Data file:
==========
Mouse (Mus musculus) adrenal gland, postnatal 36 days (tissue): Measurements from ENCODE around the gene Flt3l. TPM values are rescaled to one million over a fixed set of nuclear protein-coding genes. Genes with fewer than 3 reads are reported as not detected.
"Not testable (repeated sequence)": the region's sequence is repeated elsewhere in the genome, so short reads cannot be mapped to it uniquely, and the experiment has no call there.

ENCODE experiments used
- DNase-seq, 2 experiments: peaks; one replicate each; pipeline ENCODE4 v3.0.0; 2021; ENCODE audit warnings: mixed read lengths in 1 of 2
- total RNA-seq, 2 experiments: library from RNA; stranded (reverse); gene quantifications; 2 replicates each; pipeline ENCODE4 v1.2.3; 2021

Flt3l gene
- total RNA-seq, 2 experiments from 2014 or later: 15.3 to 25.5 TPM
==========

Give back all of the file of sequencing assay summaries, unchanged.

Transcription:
Mouse (Mus musculus) adrenal gland, postnatal 36 days (tissue): Measurements from ENCODE around the gene Flt3l. TPM values are rescaled to one million over a fixed set of nuclear protein-coding genes. Genes with fewer than 3 reads are reported as not detected.
"Not testable (repeated sequence)": the region's sequence is repeated elsewhere in the genome, so short reads cannot be mapped to it uniquely, and the experiment has no call there.

ENCODE experiments used
- DNase-seq, 2 experiments: peaks; one replicate each; pipeline ENCODE4 v3.0.0; 2021; ENCODE audit warnings: mixed read lengths in 1 of 2
- total RNA-seq, 2 experiments: library from RNA; stranded (reverse); gene quantifications; 2 replicates each; pipeline ENCODE4 v1.2.3; 2021

Flt3l gene
- total RNA-seq, 2 experiments from 2014 or later: 15.3 to 25.5 TPM